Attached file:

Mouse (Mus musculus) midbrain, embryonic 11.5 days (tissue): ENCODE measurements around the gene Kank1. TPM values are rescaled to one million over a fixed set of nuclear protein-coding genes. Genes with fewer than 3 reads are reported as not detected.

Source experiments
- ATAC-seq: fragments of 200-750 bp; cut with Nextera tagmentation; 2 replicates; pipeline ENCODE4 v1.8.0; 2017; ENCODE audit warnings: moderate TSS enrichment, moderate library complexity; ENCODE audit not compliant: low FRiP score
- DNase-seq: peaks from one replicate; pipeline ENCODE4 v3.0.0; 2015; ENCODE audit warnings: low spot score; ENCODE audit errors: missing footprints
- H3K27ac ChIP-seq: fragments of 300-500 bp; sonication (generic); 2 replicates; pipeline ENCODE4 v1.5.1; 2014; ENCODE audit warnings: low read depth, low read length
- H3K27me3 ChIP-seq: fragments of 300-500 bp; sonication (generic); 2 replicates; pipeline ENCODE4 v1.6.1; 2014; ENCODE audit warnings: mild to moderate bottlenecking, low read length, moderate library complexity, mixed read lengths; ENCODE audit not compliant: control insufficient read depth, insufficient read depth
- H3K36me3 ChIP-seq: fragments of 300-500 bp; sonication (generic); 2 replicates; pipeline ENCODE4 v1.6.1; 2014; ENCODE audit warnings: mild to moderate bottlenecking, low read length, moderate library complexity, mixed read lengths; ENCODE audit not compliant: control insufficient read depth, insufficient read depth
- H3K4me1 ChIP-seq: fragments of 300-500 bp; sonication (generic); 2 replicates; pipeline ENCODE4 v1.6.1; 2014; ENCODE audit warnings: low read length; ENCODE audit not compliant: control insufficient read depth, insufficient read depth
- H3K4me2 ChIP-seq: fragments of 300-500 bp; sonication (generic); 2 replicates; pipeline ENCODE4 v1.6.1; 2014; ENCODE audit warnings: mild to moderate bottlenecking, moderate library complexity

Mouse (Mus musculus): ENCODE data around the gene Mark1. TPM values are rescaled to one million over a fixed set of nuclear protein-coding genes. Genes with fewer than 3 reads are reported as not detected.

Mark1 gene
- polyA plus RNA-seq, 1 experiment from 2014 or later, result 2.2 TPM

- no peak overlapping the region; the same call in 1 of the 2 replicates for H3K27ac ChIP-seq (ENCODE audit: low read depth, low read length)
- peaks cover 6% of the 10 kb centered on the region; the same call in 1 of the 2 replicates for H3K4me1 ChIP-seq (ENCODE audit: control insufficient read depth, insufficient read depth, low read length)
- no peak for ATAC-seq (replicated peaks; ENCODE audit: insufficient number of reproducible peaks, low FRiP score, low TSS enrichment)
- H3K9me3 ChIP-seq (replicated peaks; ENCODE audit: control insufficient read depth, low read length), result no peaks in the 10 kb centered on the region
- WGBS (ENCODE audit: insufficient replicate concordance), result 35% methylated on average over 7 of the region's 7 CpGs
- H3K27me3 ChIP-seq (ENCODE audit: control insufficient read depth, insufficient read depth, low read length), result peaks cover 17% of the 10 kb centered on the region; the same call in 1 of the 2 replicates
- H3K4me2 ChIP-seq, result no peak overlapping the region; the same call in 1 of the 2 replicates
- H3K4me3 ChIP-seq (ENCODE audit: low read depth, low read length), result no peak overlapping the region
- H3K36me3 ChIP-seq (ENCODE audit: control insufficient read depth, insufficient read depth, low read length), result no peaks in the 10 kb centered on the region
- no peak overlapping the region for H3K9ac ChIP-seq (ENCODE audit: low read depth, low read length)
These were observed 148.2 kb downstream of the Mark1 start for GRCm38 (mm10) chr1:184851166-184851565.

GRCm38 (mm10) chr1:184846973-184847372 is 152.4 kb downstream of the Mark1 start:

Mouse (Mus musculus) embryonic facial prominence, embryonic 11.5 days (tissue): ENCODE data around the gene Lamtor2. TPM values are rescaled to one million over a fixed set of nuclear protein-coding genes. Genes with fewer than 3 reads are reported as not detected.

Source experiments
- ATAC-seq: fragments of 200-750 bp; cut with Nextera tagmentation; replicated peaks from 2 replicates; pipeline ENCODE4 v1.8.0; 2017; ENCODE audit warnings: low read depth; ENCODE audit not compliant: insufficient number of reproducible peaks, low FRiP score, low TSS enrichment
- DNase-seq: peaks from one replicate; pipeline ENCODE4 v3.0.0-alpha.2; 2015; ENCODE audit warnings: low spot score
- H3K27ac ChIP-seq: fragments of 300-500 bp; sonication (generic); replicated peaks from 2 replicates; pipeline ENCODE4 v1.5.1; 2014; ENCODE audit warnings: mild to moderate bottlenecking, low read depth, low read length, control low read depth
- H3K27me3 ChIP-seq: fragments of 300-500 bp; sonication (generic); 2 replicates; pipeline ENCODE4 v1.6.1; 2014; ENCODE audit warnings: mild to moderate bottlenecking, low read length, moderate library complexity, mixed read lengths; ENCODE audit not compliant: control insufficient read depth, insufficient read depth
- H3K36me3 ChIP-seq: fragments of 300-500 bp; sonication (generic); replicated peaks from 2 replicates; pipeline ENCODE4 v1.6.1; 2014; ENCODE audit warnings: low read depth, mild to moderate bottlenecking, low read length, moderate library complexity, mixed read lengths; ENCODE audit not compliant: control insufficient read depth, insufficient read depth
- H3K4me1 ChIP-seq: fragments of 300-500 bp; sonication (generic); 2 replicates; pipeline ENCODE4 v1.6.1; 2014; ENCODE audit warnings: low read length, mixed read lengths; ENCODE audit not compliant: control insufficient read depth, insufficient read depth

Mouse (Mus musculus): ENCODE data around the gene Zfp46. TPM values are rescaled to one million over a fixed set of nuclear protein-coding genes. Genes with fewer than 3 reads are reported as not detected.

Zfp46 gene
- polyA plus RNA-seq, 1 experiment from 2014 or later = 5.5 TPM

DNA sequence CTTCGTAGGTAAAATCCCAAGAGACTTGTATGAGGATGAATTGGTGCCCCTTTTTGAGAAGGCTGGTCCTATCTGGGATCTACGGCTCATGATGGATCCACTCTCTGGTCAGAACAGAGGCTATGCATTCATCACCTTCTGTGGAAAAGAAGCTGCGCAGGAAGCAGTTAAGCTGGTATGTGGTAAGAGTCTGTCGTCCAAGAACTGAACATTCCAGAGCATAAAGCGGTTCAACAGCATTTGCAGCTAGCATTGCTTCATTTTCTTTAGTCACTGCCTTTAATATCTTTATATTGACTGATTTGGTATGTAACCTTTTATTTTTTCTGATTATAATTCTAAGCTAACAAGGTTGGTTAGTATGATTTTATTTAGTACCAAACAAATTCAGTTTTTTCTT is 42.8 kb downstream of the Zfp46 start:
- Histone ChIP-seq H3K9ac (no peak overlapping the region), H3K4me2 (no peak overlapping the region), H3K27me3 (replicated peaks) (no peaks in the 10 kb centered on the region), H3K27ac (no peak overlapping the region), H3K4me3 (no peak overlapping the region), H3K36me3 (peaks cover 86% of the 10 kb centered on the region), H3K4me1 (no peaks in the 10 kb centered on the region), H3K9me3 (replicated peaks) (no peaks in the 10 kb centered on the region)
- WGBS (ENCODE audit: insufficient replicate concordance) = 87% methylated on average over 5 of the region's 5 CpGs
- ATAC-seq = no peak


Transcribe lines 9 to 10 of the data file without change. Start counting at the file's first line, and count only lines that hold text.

- H3K4me2 ChIP-seq: fragments of 300-500 bp; sonication (generic); 2 replicates; pipeline ENCODE4 v1.6.1; 2014; ENCODE audit warnings: mild to moderate bottlenecking, moderate library complexity

Mouse (Mus musculus): ENCODE data around the gene Mark1. TPM values are rescaled to one million over a fixed set of nuclear protein-coding genes. Genes with fewer than 3 reads are reported as not detected.